The trouble with this view of Facebook is that email spam filters do not make money by selling a different kind of spam back to the user. Another difference is that real spam filters require the user to tell them what’s junk and what’s not, and even then, they often get it wrong. I know mine does. So how can we be sure that Facebook’s algorithms are any better? The simple answer is that we can’t, because we never get to see the ‘spam’. Facebook’s algorithms could be wildly wrong, but because we are never given a choice, we never get to find out.

I’m sure that the bulk of Facebook users will see this as pure convenience, but I see it as manipulation. And as far as I’m concerned, when manipulation is teamed with propaganda [selling advertising campaigns to politicians], I see the potential for a very dangerous situation.

While Facebook remains unchallenged in its ability to provide targeted advertising, its ability to manipulate users will probably remain merely a potential danger. But what happens when/if some other social media platform comes along to challenge Facebook? What if revenues begin to fall. Will Facebook continue to do the ‘right’ thing and distinguish between paid advertising and ‘content’? Or will it try to cheat the system the way German car maker Volkswagen did?

For those who don’t follow the news, Volkswagen created software for some of their cars that would make it appear that the car was EPA compliant when it was not. Why? Because it was cheaper to create the software than to make the cars truly compliant. Read money and shareholders’ profits.

The problem with Facebook is that it has the capacity to do more than just cheat the system. It has the capacity to completely subvert the system, effectively selling votes by manipulating what users do and do not see. It’s not such a big step to go from not seeing spam to not seeing ANY information that competes with the world view of the politician with the deepest pockets.

That’s why I see Facebook as having the potential to become the Big Brother of our nightmares. And if the unthinkable does happen, it will have done so with our free and willing consent.

 

Meeks


Propoganda – then and now

I don’t want to do too much exposition here. Instead, I’d like you to read these two quotes, and then I’ll tell you where they come from [the highlights are mine]:

“Propaganda must always address itself to the broad masses of the people. (…) All propaganda must be presented in a popular form and must fix its intellectual level so as not to be above the heads of the least intellectual of those to whom it is directed. (…) The art of propaganda consists precisely in being able to awaken the imagination of the public through an appeal to their feelings, in finding the appropriate psychological form that will arrest the attention and appeal to the hearts of the national masses. The broad masses of the people are not made up of diplomats or professors of public jurisprudence nor simply of persons who are able to form reasoned judgment in given cases, but a vacillating crowd of human children who are constantly wavering between one idea and another. (…) The great majority of a nation is so feminine in its character and outlook that its thought and conduct are ruled by sentiment rather than by sober reasoning. This sentiment, however, is not complex, but simple and consistent. It is not highly differentiated, but has only the negative and positive notions of love and hatred, right and wrong, truth and falsehood.”[5]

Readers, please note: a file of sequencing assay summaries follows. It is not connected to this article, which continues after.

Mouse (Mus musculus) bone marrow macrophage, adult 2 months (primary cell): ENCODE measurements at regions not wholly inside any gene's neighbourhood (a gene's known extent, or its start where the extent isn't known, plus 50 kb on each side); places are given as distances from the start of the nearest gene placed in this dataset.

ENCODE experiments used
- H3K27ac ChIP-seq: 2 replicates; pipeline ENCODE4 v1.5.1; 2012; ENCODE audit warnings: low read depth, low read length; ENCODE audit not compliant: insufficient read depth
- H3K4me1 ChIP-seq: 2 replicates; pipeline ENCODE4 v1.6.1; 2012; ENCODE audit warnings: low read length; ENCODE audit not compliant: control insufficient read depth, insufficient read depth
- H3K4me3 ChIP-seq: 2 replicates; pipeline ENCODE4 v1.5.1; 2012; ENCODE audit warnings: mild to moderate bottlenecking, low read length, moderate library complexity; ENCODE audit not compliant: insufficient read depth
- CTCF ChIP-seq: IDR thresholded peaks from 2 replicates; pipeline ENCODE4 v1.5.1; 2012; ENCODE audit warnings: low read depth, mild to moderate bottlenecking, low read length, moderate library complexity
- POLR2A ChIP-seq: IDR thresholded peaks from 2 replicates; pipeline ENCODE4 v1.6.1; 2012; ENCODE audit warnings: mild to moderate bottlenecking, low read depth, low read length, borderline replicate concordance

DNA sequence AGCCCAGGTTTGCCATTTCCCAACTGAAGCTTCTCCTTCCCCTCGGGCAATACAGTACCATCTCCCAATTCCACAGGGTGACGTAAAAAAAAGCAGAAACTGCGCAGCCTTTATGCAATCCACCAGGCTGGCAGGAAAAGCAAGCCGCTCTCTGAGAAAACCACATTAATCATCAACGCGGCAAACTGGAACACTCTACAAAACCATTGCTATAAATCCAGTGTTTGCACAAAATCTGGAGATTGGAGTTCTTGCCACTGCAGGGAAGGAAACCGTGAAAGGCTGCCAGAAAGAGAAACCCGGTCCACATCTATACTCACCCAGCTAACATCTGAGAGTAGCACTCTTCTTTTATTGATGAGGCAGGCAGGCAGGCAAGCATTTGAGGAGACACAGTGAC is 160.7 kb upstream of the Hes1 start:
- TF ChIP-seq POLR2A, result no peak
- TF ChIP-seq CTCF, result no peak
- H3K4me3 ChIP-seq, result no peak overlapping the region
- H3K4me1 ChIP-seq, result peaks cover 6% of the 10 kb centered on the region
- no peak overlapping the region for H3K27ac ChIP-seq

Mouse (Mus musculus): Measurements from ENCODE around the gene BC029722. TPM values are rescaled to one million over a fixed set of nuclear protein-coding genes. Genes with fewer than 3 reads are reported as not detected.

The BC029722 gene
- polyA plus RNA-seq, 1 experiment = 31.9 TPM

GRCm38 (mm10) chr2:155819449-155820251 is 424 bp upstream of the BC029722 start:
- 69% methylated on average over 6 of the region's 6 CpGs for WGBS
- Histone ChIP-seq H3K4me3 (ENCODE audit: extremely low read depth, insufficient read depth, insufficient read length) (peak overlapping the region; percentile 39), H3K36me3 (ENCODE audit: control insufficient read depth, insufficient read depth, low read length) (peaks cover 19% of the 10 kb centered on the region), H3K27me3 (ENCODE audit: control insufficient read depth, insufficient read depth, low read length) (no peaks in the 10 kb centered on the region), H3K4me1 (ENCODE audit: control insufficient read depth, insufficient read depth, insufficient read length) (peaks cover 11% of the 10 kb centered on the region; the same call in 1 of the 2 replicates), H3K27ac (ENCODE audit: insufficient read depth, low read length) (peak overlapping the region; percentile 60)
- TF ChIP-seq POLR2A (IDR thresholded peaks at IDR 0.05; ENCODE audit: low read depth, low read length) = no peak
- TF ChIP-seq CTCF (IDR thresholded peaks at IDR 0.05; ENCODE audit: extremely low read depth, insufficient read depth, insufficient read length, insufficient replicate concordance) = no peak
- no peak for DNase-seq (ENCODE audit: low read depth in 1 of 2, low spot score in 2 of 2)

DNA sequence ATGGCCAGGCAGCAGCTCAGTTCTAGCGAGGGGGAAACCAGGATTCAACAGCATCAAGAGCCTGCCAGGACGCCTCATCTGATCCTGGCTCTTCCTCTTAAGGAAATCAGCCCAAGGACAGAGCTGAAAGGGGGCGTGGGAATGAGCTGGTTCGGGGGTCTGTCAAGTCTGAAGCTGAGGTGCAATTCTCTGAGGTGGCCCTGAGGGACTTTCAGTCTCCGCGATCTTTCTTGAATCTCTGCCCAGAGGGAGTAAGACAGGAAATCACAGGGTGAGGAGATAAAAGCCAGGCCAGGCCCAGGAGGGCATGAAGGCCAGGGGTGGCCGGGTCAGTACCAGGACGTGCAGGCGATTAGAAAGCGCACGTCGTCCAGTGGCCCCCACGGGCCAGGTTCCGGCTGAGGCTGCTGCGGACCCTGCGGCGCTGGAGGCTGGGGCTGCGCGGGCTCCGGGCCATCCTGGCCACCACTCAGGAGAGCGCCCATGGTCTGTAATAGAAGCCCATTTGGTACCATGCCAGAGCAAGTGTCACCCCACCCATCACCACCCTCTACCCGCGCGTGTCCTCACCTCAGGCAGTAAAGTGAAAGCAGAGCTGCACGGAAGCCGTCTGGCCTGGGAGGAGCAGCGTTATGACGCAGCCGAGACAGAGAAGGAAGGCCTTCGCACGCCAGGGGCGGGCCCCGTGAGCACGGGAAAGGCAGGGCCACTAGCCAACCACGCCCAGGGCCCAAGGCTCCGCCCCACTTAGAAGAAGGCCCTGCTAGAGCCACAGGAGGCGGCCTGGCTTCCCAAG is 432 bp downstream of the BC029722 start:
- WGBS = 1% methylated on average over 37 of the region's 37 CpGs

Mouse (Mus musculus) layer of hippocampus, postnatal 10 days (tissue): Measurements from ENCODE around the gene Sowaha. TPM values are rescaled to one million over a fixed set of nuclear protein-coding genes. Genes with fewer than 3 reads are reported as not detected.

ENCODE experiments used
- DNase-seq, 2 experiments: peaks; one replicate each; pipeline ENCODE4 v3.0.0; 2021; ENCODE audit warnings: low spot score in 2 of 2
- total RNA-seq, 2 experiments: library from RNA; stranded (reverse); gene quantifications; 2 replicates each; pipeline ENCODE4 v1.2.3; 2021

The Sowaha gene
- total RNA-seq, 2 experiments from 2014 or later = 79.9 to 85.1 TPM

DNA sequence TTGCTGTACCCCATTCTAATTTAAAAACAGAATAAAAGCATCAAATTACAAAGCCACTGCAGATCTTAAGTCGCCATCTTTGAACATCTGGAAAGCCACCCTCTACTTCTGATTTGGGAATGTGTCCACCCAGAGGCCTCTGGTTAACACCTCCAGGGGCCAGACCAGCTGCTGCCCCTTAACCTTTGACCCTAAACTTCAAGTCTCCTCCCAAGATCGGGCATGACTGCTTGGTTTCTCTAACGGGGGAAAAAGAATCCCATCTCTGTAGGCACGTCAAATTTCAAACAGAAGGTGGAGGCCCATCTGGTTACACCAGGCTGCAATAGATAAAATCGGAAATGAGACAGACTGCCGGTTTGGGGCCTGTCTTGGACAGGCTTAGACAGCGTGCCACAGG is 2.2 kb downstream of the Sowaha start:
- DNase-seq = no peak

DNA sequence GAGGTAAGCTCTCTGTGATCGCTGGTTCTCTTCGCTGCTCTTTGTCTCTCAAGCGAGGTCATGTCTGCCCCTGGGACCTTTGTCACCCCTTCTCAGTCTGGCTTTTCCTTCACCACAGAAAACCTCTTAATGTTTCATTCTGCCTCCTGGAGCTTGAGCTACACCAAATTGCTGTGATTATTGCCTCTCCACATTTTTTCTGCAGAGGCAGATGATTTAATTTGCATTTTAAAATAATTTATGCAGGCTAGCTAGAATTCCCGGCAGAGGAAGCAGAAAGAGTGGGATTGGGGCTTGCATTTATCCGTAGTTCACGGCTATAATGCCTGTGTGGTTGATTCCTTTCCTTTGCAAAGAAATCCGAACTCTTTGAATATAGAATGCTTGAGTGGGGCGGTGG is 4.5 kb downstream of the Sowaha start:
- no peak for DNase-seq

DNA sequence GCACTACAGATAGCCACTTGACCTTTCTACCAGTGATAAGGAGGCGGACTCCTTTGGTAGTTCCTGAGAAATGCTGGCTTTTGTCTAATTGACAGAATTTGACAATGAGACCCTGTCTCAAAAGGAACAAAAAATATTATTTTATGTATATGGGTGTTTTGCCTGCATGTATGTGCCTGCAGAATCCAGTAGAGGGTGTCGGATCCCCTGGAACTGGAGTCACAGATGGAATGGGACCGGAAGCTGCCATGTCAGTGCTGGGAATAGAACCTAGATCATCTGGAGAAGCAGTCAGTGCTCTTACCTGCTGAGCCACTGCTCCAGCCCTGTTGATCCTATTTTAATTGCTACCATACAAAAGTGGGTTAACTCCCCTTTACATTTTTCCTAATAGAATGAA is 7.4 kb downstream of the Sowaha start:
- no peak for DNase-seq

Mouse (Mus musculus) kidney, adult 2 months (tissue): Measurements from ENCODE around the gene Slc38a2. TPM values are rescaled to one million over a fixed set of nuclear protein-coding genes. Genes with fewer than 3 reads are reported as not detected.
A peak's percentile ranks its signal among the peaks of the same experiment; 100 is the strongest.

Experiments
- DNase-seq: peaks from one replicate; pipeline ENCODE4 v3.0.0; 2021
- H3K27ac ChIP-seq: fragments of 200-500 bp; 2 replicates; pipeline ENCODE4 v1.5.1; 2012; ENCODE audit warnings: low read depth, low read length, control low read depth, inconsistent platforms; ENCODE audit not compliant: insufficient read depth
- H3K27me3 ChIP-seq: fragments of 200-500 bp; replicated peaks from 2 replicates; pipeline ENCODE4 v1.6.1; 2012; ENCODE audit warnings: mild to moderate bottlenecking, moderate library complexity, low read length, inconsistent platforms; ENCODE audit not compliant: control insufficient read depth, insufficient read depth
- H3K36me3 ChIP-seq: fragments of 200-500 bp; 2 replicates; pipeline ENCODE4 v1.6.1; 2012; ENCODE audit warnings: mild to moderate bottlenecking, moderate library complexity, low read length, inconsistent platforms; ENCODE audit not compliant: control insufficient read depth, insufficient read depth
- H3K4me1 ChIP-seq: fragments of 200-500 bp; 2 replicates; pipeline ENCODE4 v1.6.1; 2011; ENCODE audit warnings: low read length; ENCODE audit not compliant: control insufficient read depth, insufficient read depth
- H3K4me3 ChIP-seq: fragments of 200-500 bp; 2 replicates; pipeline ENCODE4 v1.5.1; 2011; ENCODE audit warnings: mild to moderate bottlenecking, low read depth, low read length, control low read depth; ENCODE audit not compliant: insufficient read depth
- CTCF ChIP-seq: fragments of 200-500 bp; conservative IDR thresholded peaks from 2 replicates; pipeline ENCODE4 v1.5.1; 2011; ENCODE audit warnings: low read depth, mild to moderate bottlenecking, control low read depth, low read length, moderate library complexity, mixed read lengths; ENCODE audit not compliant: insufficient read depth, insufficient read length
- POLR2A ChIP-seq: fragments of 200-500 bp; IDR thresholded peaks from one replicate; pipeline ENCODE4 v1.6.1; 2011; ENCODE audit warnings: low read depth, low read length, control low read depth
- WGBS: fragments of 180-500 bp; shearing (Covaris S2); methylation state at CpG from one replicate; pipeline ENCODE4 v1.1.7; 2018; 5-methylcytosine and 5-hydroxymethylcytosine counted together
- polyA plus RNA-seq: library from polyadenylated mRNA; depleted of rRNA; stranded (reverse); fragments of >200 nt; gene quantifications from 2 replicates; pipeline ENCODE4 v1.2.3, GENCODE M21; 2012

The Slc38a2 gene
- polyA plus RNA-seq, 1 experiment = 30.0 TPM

Propaganda must not investigate the truth objectively and, in so far as it is favourable to the other side, present it according to the theoretical rules of justice; yet it must present only that aspect of the truth which is favourable to its own side. (…) The receptive powers of the masses are very restricted, and their understanding is feeble. On the other hand, they quickly forget. Such being the case, all effective propaganda must be confined to a few bare essentials and those must be expressed as far as possible in stereotyped formulas. These slogans should be persistently repeated until the very last individual has come to grasp the idea that has been put forward. (…) Every change that is made in the subject of a propagandist message must always emphasize the same conclusion. The leading slogan must of course be illustrated in many ways and from several angles, but in the end one must always return to the assertion of the same formula.”

And now for the big reveal: both quotes come from Mein Kampf, by Adolf Hitler:

https://en.wikipedia.org/wiki/Propaganda_in_Nazi_Germany#Films

In her post today, Jill Dennison writes about the most recent White House press briefing in which certain media organizations were allowed in, and others were not. I strongly recommend reading her article for yourselves:

https://wordpress.com/read/feeds/12093442/posts/1353096890

1-trump-as-hitler

http://www.huffingtonpost.com/james-marshall-crotty/comparing-trump-to-hitler_b_9334668.html

I know the resemblance to Hitler is a meme at the moment, but the reality underlying that meme is truly frightening. Everyone laughed at Trump prior to the election, and we’re still laughing at the little black moustache now, but it’s not really funny. Trump may be a buffoon and little better than a ‘child’ himself, but the men pulling his strings are not. Let’s hope they don’t have the last laugh.

Meeks


Letter of resignation from Climate Change Authority